Esquipulas, primarily known as the site of the Basilica of Esquipulas, hosted the five regional governments in 1986 and 1987. However, the precedent for the peace accords stretched back to the groundwork constructed by what became known as the Contadora Group (after the Panamanian resort island) in the early 1980s, which Presidents Duarte and Ortega also attended.(5) The first meeting’s aim in 1986 was to seek a solution to the persisting Nicaraguan Contra-Sandinista conflict. These talks eventually expanded into the Esquipulas Accords during the following year. This plan, which Arias somewhat misleadingly promoted as his own, was presented in Guatemala City on August 6, 1987 and was quickly signed into effect the next day.(6) The plan did not include any new principles or regulations, but instead stressed domestic democratizing processes and regional support. Additionally, the plan outlined steps to recognizing the sovereignty of each participating government and condemned the role of external aid and political manipulations in internal conflicts. Slowly, the Contra rebellion came to an end in Nicaragua, while Guatemala created the National Commission for Reconciliation, and Honduras as well as El Salvador saw some peace dividends. Although none of these processes were of a sensational nature, Esquipulas did manage to initiate a peaceful reconciliation process in several Central American countries.

The Legacy of Esquipulas, Arias, and Cerezo

Nevertheless, Central America has not entirely witnessed the kind of ongoing peace dividend it thought it had won with the Esquipulas II Accords. El Salvador still struggles with systemic gang warfare, violence has plagued Honduras since the 2009 coup, and the whole region has come under harsh judgment by Washington during its War on Drugs. Therefore, like other aspects of a political and economic nature in the region, Central American peace remains a work in progress. But that is not to say that Esquipulas did not have a pivotal effect on the region. Some, in fact, are calling for a renewal of the Esquipulas process in order to address these remaining components of discord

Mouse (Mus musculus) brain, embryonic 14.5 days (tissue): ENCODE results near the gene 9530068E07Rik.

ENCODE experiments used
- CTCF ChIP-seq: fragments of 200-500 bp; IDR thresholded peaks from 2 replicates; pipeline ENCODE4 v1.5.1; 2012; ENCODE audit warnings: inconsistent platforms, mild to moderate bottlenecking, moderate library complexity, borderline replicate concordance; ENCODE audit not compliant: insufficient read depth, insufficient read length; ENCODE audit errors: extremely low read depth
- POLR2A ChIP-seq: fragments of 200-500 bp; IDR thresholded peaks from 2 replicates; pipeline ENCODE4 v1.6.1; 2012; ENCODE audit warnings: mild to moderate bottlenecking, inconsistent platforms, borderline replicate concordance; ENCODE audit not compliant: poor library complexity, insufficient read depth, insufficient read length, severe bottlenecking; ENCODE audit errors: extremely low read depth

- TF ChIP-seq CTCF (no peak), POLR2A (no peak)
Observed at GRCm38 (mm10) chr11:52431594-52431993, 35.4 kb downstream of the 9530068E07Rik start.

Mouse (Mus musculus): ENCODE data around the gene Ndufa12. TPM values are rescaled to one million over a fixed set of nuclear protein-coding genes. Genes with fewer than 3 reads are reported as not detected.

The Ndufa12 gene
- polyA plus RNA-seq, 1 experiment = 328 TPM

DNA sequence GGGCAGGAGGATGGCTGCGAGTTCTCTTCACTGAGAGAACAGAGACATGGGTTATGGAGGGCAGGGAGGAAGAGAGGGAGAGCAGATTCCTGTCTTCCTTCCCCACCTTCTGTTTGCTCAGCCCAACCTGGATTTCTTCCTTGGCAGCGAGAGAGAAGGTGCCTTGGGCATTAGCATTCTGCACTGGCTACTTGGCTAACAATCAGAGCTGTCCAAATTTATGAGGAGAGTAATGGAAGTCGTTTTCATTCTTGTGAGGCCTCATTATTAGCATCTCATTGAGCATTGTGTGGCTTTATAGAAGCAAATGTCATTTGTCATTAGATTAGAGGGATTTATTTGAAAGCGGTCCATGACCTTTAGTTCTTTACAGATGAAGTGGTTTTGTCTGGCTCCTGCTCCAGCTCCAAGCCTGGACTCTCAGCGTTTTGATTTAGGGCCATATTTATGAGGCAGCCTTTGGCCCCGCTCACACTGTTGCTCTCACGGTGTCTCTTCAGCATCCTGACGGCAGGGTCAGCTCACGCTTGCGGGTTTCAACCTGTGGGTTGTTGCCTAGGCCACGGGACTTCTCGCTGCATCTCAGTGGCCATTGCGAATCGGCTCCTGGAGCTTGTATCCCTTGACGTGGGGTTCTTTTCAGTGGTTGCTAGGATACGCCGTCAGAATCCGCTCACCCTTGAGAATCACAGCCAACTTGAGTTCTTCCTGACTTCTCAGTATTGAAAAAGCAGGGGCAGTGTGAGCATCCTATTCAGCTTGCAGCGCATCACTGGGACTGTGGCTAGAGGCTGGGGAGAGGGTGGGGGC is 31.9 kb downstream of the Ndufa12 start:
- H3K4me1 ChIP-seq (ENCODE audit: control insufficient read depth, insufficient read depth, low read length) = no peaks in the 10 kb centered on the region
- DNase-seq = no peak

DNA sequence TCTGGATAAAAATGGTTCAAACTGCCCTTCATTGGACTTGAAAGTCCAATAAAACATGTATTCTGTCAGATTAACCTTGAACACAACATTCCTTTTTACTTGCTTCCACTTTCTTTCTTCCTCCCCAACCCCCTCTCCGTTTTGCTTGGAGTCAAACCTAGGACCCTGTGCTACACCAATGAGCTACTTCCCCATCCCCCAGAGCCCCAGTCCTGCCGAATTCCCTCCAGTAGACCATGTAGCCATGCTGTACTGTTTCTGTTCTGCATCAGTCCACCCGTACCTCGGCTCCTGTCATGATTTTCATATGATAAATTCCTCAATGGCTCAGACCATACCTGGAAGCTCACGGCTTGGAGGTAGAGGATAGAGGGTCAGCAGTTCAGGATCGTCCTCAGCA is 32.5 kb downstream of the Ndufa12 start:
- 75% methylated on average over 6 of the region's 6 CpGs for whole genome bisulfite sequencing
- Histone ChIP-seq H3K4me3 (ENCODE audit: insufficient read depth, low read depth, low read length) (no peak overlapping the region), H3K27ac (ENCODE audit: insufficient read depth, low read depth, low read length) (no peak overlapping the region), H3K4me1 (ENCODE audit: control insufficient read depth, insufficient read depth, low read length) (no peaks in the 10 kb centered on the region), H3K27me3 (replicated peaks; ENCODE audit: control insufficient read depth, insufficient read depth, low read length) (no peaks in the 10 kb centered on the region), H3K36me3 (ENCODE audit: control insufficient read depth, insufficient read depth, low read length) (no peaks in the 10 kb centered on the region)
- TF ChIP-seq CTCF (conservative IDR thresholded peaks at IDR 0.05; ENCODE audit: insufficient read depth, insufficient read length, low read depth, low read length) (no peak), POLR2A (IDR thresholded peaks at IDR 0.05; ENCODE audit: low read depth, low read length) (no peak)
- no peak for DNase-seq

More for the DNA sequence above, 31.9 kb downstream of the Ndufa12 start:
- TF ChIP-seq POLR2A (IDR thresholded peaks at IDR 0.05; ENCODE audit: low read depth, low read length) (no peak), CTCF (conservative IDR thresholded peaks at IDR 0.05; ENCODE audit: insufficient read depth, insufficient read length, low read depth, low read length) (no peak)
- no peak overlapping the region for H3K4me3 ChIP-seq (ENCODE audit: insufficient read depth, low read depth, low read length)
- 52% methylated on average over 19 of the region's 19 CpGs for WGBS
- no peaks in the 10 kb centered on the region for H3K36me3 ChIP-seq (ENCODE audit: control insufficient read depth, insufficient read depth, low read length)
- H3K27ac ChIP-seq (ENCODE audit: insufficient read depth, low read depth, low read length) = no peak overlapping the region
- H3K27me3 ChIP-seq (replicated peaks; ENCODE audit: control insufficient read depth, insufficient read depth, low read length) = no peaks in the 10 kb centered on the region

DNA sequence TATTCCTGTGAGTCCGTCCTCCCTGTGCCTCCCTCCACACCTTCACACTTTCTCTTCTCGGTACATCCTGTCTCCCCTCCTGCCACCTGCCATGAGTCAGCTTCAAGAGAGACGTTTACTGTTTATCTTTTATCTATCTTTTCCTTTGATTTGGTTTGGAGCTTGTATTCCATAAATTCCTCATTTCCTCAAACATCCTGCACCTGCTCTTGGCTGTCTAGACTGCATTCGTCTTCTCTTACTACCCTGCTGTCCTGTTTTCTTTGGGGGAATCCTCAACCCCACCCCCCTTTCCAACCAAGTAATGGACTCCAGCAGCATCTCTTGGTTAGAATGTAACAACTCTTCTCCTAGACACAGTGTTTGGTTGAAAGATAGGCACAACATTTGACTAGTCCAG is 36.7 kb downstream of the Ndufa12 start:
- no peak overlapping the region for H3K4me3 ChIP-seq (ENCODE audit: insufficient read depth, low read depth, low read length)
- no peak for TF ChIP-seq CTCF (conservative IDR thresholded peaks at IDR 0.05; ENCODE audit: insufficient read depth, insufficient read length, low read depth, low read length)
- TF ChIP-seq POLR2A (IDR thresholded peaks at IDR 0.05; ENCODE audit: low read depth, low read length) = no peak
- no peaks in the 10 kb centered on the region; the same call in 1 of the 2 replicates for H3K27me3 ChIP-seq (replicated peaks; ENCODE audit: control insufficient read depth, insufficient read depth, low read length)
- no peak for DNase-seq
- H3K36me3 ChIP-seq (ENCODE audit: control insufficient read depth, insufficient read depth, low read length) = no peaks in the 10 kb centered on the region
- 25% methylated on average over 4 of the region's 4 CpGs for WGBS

Source: Government of Guatemala

What has come into enhanced focus over the past 25 years has been the mutual responsibility of each leader for what had transpired at Esquipulas. Indeed, President Arias had a strong negotiating position because Costa Rica had already abolished its military in 1948, which facilitated the establishment of civic harmony.(7) Unlike his counterparts, Arias did not have to worry about internal dissention and had the necessary time, resources, and freedom from pressure to travel abroad to promote his plan, which basically incorporated what had transpired at Esquipulas.(8) Due to this avid self-promotion, for which President Arias was well known, along with his admittedly significant role in the negotiations, Arias won the sole Nobel Prize for Esquipulas—a reward that has since become a sore subject for some in the region. President Ortega and an aide to the deceased President Duarte both have attested to the fact that Esquipulas was really the brainchild of Cerezo as much as it was of Arias.(9)